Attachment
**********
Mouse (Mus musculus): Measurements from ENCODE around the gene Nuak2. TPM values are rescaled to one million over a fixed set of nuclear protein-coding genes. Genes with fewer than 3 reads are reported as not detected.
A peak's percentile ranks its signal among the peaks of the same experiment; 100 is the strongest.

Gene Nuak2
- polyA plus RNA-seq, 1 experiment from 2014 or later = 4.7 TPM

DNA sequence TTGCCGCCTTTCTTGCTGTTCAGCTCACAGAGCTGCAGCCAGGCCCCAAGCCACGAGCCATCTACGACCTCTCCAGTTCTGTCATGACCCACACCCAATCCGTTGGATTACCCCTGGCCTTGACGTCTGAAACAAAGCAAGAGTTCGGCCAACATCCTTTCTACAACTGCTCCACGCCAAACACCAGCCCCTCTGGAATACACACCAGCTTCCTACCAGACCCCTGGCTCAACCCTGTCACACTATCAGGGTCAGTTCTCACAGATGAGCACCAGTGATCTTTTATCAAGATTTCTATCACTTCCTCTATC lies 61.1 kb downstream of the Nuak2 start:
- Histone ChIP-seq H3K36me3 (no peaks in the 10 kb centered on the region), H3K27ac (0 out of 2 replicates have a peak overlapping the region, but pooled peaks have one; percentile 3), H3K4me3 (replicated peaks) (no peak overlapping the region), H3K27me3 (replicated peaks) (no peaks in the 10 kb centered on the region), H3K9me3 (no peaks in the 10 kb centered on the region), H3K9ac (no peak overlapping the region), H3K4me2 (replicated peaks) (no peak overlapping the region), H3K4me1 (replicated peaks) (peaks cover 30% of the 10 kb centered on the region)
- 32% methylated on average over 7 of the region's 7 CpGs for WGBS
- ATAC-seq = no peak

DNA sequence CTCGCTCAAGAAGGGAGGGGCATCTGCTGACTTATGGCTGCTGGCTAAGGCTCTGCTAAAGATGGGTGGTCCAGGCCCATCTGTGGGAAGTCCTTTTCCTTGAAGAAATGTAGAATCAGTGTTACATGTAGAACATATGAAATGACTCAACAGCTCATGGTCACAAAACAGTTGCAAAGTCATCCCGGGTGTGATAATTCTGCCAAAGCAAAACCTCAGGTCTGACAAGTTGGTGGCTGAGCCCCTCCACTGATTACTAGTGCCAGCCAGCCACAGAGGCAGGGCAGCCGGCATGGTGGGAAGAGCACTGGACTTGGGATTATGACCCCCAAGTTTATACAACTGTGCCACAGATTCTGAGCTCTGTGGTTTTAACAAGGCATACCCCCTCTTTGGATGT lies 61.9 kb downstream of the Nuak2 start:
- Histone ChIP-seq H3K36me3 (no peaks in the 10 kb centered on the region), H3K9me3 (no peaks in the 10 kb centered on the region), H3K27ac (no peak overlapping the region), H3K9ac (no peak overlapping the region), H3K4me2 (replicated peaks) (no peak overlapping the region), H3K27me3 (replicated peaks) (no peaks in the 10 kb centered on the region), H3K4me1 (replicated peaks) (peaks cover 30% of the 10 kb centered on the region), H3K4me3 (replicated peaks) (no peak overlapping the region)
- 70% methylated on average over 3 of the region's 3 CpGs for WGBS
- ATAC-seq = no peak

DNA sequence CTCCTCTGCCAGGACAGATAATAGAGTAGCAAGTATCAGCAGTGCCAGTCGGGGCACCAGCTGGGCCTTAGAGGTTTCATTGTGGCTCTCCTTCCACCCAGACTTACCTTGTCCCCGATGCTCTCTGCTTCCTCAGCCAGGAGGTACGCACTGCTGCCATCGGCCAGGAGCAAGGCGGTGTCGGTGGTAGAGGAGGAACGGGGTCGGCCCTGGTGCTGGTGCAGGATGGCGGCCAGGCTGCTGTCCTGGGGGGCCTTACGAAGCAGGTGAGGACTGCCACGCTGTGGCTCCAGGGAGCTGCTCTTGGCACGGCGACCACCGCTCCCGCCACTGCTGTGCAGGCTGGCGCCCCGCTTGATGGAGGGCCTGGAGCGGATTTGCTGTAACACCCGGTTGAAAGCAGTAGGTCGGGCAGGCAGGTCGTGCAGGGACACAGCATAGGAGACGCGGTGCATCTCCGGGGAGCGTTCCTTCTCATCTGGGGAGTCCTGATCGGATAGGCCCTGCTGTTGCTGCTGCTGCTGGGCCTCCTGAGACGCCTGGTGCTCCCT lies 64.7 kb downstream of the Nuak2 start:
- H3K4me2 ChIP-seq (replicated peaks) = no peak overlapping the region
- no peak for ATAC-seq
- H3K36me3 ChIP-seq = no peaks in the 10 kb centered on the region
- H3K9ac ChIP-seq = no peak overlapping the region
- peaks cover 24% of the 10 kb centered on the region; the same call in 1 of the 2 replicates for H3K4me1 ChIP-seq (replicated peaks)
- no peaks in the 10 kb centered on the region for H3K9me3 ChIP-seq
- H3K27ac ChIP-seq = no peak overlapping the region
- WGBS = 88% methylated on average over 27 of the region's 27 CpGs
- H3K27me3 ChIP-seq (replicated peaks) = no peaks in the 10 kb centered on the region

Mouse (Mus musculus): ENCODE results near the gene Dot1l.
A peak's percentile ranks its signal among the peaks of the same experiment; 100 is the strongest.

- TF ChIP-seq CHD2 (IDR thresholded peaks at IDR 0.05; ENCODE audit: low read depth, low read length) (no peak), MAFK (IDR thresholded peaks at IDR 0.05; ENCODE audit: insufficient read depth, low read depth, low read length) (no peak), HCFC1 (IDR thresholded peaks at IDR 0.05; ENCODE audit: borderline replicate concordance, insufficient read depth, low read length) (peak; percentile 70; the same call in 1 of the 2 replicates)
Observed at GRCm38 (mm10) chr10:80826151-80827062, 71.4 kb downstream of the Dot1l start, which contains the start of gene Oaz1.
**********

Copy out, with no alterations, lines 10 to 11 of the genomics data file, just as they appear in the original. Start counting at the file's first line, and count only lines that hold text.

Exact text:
- Histone ChIP-seq H3K36me3 (no peaks in the 10 kb centered on the region), H3K9me3 (no peaks in the 10 kb centered on the region), H3K27ac (no peak overlapping the region), H3K9ac (no peak overlapping the region), H3K4me2 (replicated peaks) (no peak overlapping the region), H3K27me3 (replicated peaks) (no peaks in the 10 kb centered on the region), H3K4me1 (replicated peaks) (peaks cover 30% of the 10 kb centered on the region), H3K4me3 (replicated peaks) (no peak overlapping the region)
- 70% methylated on average over 3 of the region's 3 CpGs for WGBS